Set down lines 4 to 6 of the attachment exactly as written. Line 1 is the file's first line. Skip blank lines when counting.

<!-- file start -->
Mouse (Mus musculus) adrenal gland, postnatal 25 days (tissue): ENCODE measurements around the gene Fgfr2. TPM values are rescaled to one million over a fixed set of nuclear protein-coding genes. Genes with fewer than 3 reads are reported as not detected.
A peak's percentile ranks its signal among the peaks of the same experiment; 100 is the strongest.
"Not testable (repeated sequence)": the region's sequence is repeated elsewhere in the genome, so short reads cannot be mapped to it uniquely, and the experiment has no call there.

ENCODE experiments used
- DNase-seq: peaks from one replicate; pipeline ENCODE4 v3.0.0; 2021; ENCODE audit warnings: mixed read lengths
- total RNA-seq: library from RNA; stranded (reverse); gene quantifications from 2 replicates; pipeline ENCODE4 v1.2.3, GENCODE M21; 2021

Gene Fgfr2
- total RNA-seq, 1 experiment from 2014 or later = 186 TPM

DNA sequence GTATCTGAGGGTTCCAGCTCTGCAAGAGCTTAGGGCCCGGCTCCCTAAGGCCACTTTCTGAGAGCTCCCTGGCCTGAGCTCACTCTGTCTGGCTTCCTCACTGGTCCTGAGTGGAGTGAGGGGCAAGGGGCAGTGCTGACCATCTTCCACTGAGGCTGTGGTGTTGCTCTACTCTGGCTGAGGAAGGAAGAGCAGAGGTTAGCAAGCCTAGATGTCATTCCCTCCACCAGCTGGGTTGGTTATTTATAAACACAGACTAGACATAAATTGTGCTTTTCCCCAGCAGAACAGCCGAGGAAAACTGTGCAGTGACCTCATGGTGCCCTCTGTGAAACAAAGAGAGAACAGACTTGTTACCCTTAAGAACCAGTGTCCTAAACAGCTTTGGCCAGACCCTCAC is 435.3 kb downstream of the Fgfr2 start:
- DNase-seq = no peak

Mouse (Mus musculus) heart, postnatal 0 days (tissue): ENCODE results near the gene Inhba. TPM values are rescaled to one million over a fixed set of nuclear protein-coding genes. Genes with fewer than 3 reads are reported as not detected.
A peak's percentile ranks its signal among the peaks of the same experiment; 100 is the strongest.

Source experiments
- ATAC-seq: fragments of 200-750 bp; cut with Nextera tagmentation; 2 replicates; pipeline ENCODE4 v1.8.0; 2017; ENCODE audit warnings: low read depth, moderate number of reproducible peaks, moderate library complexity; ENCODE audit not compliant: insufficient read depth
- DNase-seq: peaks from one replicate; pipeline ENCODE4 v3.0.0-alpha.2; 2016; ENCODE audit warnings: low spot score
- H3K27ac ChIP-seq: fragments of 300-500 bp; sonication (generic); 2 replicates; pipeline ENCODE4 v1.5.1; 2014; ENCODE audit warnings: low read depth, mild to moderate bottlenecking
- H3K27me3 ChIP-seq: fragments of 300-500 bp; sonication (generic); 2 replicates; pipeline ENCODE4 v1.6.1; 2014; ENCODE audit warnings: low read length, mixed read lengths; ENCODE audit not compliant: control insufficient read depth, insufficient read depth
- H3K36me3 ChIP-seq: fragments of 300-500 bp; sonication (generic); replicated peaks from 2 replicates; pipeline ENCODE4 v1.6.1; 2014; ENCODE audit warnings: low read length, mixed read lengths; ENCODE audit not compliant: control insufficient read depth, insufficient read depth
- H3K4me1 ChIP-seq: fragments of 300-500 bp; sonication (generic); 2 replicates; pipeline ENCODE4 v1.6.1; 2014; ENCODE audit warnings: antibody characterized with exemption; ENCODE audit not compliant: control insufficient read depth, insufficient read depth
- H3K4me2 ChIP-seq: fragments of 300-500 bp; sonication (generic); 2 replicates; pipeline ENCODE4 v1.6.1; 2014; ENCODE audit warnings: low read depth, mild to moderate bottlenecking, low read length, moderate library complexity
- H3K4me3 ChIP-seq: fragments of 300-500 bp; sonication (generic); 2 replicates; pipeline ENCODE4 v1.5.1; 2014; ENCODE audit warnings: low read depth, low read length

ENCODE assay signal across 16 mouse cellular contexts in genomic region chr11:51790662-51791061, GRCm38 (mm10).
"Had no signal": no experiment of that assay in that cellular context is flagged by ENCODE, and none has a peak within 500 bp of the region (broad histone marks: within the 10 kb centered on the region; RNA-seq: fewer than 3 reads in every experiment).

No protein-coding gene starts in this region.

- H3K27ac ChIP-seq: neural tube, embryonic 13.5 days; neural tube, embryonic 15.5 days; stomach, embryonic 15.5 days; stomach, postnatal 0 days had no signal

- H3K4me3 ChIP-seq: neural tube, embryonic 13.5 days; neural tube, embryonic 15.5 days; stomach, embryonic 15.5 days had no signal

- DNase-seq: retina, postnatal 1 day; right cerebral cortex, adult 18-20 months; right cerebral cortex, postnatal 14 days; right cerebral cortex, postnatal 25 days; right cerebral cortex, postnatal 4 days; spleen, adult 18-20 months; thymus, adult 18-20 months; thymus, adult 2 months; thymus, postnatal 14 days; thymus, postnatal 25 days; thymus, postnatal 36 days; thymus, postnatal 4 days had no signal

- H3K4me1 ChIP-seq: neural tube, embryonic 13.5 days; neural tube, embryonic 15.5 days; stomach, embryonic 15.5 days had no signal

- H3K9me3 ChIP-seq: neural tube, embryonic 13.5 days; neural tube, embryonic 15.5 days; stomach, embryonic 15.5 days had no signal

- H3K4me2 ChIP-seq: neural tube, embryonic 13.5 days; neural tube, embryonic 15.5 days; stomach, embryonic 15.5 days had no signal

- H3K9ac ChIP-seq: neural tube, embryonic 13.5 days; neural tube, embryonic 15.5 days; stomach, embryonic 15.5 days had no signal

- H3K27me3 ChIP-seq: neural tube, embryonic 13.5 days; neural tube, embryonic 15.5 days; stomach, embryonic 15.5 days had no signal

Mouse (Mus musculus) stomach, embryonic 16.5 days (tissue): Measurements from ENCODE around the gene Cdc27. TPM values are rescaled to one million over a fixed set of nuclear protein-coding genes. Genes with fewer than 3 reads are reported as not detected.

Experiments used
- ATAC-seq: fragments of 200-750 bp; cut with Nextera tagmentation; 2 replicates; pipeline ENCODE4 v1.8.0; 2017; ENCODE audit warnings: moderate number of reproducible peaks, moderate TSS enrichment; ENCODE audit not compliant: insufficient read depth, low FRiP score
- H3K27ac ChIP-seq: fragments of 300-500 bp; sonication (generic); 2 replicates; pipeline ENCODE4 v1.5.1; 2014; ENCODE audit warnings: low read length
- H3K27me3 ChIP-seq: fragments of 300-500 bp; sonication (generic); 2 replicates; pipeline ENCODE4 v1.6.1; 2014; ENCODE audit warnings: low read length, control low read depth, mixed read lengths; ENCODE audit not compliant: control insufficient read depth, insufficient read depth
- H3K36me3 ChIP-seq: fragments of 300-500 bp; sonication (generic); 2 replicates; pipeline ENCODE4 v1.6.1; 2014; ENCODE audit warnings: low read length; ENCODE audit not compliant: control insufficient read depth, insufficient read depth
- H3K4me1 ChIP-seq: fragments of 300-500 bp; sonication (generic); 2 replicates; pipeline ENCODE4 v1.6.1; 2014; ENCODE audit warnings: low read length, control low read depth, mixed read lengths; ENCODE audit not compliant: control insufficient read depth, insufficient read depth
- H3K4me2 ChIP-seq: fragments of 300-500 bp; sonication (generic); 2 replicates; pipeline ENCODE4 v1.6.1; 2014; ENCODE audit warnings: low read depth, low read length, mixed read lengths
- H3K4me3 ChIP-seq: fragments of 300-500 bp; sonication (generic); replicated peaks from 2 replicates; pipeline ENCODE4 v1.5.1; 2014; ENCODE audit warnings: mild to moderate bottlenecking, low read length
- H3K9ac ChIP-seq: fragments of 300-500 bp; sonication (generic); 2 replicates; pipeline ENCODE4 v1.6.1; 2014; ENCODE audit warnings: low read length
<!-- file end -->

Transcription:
ENCODE experiments used
- DNase-seq: peaks from one replicate; pipeline ENCODE4 v3.0.0; 2021; ENCODE audit warnings: mixed read lengths
- total RNA-seq: library from RNA; stranded (reverse); gene quantifications from 2 replicates; pipeline ENCODE4 v1.2.3, GENCODE M21; 2021